Based on a scientific review by the ASEAN Journal of Psychiatry, cannabis abuse can also increase the risk of a fatal accident by two- to seven-fold. A 2019 study of the impact of cannabis legalisation in Colorado found that since recreational marijuana was permitted, traffic deaths, in which drivers tested positive for the drug, increased drastically by 109 per cent.

Street cannabis across the world has become substantially stronger over the past 50 years, a 2020 study by the Addiction and Mental Health Group at the University of Bath revealed. Higher concentrations of THC have also been linked to a four-fold increased risk of addiction, says a study published in the journal Lancet Psychiatry in July 2022.

Many CBD products, which purport to be non-addictive as they are supposedly free of THC, have also been found to contain the substance, contrary to label claims.

There is still a lack of sufficient evidence to prove the effectiveness of cannabinoids for most medical conditions. In the US, the Food and Drug Administration (FDA) has only approved one CBD-based pharmaceutical for the treatment of seizures associated with two rare and severe forms of epilepsy. In Singapore, drug control policies are underpinned by evidence and research. Although regulators allow safe and controlled access to evidence-based medical treatment options, cannabis remains an illicit drug. 

Seeing past the deception

Nevertheless, the influence of the media has led to some misguided notions about cannabis use.  

In 2019, celebrity influencer Kim Kardashian threw a CBD-themed baby shower, where guests were invited to make their own CBD-infused bath salts and body oils as they zenned out to meditation sessions. Other celebrities like Seth Rogen and Snoop Dogg also have no qualms about flaunting their use of the drug across their social media platforms. 

A survey of 1,055 Singapore residents by public opinion company YouGov and The Straits Times found that 26 per cent of Singaporeans aged between 18 and 24 perceived cannabis to be not harmful or not very harmful, with about 21 per cent in the same age group saying they had considered trying a controlled substance.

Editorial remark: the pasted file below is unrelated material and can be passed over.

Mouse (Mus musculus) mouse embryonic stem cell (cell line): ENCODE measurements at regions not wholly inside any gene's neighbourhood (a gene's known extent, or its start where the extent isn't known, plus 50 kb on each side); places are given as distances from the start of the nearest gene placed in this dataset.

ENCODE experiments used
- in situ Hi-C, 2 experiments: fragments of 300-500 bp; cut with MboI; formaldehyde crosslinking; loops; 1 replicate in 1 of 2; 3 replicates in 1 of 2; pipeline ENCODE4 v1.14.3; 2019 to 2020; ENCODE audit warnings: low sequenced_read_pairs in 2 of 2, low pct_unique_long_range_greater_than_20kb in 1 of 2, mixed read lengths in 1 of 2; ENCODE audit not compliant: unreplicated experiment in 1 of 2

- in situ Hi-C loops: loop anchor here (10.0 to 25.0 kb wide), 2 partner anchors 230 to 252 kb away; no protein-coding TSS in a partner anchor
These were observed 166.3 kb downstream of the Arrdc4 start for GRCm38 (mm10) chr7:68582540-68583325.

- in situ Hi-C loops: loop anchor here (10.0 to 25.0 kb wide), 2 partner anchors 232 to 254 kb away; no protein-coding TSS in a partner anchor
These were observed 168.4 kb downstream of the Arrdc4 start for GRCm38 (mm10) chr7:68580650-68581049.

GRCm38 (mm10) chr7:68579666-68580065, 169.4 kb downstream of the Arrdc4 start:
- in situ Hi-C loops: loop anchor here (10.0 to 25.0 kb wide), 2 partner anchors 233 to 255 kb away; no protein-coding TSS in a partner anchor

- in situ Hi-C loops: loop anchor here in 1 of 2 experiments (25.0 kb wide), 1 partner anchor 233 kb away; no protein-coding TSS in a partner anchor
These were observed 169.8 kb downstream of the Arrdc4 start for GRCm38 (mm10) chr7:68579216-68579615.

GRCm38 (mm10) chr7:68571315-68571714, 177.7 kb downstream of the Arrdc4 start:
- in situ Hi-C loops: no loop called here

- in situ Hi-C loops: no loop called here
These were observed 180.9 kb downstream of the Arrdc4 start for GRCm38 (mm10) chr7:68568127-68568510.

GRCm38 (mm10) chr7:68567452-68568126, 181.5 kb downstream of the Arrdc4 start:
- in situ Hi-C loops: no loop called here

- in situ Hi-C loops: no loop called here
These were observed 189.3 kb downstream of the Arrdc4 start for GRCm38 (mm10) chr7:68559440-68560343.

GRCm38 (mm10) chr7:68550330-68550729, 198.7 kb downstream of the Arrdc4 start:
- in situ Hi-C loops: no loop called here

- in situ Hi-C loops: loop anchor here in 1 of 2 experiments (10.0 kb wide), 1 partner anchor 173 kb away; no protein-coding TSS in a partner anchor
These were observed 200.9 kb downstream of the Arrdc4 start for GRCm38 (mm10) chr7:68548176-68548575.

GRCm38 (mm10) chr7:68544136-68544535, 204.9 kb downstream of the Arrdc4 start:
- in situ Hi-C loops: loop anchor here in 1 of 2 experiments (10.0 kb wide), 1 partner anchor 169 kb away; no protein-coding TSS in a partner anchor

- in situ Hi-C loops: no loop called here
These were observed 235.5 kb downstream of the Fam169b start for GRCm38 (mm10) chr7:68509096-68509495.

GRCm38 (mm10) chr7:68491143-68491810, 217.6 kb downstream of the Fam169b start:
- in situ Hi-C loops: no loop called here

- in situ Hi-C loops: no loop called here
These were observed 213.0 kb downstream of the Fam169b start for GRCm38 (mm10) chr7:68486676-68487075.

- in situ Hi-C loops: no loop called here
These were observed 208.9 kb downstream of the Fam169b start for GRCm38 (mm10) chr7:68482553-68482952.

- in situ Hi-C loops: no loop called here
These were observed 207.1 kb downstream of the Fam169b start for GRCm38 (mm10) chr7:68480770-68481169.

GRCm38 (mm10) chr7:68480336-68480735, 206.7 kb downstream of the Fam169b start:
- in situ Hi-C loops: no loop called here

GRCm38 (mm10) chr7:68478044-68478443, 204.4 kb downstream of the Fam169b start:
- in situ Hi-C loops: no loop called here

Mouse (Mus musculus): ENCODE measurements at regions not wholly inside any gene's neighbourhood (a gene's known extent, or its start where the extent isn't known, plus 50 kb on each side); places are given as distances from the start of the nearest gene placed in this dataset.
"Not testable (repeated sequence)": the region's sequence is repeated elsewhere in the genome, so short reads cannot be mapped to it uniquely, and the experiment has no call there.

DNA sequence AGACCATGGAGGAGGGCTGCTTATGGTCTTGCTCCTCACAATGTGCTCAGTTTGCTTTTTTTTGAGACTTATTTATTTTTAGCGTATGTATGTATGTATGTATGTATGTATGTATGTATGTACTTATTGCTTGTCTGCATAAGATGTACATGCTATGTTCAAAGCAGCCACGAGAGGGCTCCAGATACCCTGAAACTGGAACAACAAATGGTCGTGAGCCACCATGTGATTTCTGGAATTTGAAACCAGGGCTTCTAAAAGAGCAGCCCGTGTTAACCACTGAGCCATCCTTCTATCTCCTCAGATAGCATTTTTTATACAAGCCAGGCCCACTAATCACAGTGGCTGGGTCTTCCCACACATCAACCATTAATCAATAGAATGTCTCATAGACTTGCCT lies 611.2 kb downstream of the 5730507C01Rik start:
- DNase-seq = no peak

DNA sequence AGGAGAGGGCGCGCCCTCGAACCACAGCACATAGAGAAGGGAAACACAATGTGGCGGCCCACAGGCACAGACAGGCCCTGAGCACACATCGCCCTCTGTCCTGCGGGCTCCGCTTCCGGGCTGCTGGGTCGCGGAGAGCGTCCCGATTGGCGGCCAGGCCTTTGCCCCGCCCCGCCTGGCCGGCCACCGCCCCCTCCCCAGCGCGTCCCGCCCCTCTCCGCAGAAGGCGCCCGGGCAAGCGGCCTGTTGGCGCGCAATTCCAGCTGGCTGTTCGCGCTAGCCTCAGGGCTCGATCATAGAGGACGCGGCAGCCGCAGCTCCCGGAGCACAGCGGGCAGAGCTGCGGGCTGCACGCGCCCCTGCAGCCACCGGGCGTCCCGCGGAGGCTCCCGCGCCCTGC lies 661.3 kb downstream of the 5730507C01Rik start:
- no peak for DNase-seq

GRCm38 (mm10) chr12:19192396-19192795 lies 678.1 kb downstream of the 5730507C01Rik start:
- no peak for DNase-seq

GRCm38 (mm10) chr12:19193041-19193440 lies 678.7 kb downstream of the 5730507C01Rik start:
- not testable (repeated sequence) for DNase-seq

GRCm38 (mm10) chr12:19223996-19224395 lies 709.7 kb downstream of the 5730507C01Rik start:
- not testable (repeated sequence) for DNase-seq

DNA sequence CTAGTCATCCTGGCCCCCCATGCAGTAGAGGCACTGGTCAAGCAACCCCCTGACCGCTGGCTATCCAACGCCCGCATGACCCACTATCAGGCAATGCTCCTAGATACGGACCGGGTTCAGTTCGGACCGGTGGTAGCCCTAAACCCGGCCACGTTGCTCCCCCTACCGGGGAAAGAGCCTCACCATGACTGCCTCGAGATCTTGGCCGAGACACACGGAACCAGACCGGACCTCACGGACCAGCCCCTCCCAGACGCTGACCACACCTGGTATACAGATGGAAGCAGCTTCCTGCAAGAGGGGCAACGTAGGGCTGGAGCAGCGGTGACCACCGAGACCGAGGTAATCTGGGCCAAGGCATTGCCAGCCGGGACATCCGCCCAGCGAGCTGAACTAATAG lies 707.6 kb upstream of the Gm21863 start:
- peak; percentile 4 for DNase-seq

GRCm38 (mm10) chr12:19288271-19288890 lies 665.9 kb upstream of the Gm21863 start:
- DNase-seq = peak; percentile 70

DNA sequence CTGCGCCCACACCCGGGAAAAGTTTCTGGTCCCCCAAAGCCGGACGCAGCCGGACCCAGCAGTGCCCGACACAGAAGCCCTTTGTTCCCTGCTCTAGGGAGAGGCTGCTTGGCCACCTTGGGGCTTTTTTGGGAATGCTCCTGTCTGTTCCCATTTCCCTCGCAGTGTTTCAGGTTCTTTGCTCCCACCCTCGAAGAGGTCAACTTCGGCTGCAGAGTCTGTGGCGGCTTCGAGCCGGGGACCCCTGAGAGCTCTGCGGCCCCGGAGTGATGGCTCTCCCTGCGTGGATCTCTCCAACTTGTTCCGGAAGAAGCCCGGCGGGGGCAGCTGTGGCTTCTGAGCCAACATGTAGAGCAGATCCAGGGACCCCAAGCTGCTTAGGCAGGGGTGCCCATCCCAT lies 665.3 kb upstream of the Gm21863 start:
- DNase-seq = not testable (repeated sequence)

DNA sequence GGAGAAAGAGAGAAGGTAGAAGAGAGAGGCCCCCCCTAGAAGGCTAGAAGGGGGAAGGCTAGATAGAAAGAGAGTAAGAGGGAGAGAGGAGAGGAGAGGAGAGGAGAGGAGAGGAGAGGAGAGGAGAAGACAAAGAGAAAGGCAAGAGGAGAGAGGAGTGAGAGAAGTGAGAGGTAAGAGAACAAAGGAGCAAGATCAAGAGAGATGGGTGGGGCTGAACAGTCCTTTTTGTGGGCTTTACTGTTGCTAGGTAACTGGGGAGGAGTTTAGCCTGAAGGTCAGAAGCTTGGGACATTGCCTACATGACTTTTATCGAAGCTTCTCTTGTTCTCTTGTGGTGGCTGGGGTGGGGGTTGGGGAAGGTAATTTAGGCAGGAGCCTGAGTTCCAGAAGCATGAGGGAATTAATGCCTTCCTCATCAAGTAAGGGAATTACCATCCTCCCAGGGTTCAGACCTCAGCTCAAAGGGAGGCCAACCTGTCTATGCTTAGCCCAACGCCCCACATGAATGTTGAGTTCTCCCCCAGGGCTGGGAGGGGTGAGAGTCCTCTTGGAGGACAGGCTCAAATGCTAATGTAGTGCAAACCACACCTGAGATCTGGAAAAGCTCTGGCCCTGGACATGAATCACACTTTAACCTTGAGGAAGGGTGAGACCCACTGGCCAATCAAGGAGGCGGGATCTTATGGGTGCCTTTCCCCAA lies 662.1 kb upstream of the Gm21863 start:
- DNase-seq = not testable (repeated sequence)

With Thailand being the latest country to remove cannabis from its list of controlled drugs, there may be some who believe that cannabis is a “safe” drug to try during a weekend overseas trip.

However, as much research has previously shown, cannabis is an addictive drug. Among those who used cannabis, about 1 in 10 will develop dependence. This increases to 1 in 2 among those who use cannabis daily.

Even Thai authorities have strongly discouraged personal use of cannabis for non-medical reasons, after recent incidents of hospitalisation following cannabis overdose came to light. 

Under Singapore’s Misuse of Drugs Act, any Singapore Citizen or Permanent Resident found to have abused drugs overseas will be treated as if they had abused drugs within Singapore. The CNB conducts enforcement checks at Singapore’s checkpoints and will take action against those found to have consumed drugs overseas.

Besides the legal consequences, it’s the long-term adverse effects of cannabis on one’s physical and mental health that should give anyone pause to even try. And that’s something that no amount of rebranding can hide. 

For more facts, myths and other useful resources on cannabis, refer to the CNB’s kNOw Cannabis booklet or ‘The Buzz About Weed’ video.